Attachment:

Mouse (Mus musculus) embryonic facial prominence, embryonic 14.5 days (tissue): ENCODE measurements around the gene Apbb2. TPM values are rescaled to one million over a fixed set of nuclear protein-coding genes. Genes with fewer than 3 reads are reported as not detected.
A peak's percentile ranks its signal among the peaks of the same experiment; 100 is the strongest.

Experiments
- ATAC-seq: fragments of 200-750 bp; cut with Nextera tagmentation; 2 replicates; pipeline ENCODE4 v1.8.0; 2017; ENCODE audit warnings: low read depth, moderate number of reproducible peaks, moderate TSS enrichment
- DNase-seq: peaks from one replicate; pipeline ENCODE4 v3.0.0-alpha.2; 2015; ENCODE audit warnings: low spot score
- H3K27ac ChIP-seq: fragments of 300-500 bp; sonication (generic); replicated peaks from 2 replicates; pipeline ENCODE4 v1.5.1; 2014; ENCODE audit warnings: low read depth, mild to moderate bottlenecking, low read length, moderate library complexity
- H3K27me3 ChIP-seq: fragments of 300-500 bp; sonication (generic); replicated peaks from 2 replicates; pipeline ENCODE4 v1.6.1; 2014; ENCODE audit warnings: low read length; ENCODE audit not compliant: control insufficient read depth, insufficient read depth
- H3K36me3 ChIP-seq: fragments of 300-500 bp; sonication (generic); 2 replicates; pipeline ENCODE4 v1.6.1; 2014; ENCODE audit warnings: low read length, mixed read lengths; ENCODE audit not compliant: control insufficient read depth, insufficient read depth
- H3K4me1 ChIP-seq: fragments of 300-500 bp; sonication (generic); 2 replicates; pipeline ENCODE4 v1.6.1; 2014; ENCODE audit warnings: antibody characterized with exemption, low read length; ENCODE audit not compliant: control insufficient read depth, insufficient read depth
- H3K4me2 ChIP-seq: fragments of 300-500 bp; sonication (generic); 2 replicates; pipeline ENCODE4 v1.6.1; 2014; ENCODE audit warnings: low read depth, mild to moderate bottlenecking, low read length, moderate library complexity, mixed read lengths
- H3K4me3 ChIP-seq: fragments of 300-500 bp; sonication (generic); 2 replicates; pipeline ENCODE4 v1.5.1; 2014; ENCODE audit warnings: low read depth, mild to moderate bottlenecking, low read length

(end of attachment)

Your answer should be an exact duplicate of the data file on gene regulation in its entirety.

Mouse (Mus musculus) embryonic facial prominence, embryonic 14.5 days (tissue): ENCODE measurements around the gene Apbb2. TPM values are rescaled to one million over a fixed set of nuclear protein-coding genes. Genes with fewer than 3 reads are reported as not detected.
A peak's percentile ranks its signal among the peaks of the same experiment; 100 is the strongest.

Experiments
- ATAC-seq: fragments of 200-750 bp; cut with Nextera tagmentation; 2 replicates; pipeline ENCODE4 v1.8.0; 2017; ENCODE audit warnings: low read depth, moderate number of reproducible peaks, moderate TSS enrichment
- DNase-seq: peaks from one replicate; pipeline ENCODE4 v3.0.0-alpha.2; 2015; ENCODE audit warnings: low spot score
- H3K27ac ChIP-seq: fragments of 300-500 bp; sonication (generic); replicated peaks from 2 replicates; pipeline ENCODE4 v1.5.1; 2014; ENCODE audit warnings: low read depth, mild to moderate bottlenecking, low read length, moderate library complexity
- H3K27me3 ChIP-seq: fragments of 300-500 bp; sonication (generic); replicated peaks from 2 replicates; pipeline ENCODE4 v1.6.1; 2014; ENCODE audit warnings: low read length; ENCODE audit not compliant: control insufficient read depth, insufficient read depth
- H3K36me3 ChIP-seq: fragments of 300-500 bp; sonication (generic); 2 replicates; pipeline ENCODE4 v1.6.1; 2014; ENCODE audit warnings: low read length, mixed read lengths; ENCODE audit not compliant: control insufficient read depth, insufficient read depth
- H3K4me1 ChIP-seq: fragments of 300-500 bp; sonication (generic); 2 replicates; pipeline ENCODE4 v1.6.1; 2014; ENCODE audit warnings: antibody characterized with exemption, low read length; ENCODE audit not compliant: control insufficient read depth, insufficient read depth
- H3K4me2 ChIP-seq: fragments of 300-500 bp; sonication (generic); 2 replicates; pipeline ENCODE4 v1.6.1; 2014; ENCODE audit warnings: low read depth, mild to moderate bottlenecking, low read length, moderate library complexity, mixed read lengths
- H3K4me3 ChIP-seq: fragments of 300-500 bp; sonication (generic); 2 replicates; pipeline ENCODE4 v1.5.1; 2014; ENCODE audit warnings: low read depth, mild to moderate bottlenecking, low read length